When someone starts griping about your pastor, what do you do? Do you entertain or listen to it and tuck it away in your heart so that you are more receptive to the next complaint? If the church isn’t being run the way you want, do you tell others in your circle of friends about it? All these things are forbidden by Paul’s admonition to Timothy. They are gossip at best and slander at the worst. The proverb speaks of a dainty morsel. It isn’t something large. These things should be overlooked. Honoring our leaders means that we don’t entertain ourselves with these things.
Honoring them means that when something is serious, it must be presented as evidence by two or three witnesses. This can get rather sticky. I’ve seen cases where accusations have been rejected because the person bringing the charge was alone with the leader. Then another brought the same kind of accusation, which was rejected for the same reason – no witnesses. After several of the same kind of charges the elder was confronted and denied any wrong. What should be done? Do several people at different times without collaboration with each other presenting the same problem constitute two or more witnesses? Sometimes we take make a literal interpretation of the Bible support what we want when there could be more than one way to make a good literally interpretation and miss a broader application.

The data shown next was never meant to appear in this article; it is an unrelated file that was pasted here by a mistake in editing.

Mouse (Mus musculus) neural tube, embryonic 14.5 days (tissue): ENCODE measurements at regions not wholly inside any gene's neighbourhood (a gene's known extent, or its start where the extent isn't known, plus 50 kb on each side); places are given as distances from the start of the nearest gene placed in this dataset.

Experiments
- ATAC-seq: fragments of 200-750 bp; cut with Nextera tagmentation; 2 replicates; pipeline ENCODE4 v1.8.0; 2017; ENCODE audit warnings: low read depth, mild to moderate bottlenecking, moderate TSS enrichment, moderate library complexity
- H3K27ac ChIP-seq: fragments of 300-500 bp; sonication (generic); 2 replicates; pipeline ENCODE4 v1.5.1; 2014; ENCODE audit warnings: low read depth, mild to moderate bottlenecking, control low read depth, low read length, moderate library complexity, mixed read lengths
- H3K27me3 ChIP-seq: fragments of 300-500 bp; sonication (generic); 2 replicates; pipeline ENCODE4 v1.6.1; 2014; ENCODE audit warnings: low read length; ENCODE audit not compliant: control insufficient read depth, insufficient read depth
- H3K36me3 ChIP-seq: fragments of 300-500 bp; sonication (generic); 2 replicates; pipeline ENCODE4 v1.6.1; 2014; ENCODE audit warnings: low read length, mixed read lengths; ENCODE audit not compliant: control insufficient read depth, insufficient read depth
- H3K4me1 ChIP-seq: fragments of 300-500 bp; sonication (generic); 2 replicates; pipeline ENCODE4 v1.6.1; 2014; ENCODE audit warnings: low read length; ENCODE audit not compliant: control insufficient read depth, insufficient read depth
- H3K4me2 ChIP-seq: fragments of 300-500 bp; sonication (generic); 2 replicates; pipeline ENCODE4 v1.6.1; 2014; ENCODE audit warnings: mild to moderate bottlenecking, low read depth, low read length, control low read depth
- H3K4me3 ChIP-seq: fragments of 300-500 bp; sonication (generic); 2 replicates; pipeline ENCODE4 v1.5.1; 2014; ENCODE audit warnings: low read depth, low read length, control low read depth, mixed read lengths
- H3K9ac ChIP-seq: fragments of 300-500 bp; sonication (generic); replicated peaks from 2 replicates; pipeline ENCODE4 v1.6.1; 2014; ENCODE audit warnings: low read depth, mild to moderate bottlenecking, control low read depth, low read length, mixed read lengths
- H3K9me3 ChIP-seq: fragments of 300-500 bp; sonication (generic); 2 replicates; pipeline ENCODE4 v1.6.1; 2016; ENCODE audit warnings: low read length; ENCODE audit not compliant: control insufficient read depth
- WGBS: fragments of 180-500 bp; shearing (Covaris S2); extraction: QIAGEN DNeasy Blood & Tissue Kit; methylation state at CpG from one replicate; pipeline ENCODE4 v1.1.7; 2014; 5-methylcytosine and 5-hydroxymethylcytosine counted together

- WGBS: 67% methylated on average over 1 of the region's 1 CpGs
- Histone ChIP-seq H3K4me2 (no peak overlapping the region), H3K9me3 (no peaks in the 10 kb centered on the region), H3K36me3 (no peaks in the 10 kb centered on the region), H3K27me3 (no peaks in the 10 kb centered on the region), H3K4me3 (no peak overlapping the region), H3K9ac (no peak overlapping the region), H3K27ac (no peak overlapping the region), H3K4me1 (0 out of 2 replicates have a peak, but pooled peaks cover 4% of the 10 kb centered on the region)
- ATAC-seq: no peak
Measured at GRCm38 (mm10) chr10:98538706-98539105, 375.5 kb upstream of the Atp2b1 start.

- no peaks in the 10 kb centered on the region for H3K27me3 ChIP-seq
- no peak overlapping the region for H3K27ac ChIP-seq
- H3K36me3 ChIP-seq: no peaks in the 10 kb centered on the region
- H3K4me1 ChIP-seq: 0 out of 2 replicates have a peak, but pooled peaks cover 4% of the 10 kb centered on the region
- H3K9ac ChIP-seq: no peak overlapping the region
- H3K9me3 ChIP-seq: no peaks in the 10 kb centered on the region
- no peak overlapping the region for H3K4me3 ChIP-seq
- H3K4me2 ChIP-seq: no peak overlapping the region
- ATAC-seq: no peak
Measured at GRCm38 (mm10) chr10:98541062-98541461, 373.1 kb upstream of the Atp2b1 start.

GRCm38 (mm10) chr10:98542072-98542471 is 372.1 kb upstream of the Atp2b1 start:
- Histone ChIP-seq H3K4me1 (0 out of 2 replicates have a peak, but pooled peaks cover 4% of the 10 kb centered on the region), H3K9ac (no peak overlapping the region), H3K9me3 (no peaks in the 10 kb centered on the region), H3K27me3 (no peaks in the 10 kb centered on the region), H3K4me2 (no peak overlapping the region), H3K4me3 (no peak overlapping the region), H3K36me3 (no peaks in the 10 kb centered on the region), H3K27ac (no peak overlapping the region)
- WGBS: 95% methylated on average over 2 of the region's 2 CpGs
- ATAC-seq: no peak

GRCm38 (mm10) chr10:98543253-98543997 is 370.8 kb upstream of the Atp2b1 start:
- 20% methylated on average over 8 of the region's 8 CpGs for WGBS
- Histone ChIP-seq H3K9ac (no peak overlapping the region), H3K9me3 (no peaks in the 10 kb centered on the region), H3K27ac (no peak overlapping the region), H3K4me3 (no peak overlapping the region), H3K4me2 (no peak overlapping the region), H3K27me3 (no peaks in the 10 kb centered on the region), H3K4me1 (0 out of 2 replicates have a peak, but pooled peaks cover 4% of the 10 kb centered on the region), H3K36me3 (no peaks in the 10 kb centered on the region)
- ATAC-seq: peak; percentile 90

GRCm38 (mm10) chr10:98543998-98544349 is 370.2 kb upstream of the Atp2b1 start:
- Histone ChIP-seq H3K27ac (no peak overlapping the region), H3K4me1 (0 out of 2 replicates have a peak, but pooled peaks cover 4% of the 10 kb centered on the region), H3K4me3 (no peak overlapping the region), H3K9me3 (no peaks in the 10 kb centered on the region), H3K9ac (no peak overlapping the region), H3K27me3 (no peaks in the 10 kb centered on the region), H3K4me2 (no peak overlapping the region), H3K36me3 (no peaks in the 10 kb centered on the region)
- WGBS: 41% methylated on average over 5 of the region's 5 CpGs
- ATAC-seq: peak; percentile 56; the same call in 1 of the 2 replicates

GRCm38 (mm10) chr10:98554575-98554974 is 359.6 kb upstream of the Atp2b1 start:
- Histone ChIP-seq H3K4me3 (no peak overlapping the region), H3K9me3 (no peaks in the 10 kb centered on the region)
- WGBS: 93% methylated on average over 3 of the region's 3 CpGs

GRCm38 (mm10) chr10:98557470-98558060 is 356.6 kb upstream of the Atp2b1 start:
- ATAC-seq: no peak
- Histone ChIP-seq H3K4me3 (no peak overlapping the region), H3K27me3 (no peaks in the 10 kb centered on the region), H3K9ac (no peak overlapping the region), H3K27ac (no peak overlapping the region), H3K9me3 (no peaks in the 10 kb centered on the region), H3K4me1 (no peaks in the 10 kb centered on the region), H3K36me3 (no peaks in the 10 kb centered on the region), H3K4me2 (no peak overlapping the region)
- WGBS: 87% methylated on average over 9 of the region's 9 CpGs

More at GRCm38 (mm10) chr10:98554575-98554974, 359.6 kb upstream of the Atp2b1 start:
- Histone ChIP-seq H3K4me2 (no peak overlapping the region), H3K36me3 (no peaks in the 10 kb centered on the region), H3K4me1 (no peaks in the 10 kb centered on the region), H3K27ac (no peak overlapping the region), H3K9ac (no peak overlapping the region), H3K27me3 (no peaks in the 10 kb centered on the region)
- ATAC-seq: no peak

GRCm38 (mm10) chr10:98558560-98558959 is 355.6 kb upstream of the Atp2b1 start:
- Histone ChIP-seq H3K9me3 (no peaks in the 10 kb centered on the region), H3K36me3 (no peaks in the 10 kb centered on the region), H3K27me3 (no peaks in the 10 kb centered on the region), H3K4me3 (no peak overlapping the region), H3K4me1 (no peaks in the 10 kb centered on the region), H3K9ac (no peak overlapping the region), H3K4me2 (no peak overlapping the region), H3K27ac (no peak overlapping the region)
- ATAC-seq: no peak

We certainly need to be careful and in this case the key would be to receive (not entertain) a charge. That means that it would be investigated to discover the truth of the matter. It is probable that a person who is charged, as in the situation I described, with personal misconduct without others present, is also capable of convincingly lying to cover up the sin. Receiving the charge would be appropriate. Acting on the charge is much more difficult.
Double Accountability
What happens when the evidence reveals sin? Hopefully, the elder or pastor will repent when confronted. But that isn’t the end of it. Different translations of the Bible say that those who continue in sin or persist in sin are to be rebuked publicly (NAS, ESV for instance). Others do not include the word continue or persist (NIV, NKJV, KJV) so that the rebuke needs to be public even if the sin was a onetime thing. Since there isn’t a consensus on this, I think it depends on the problem.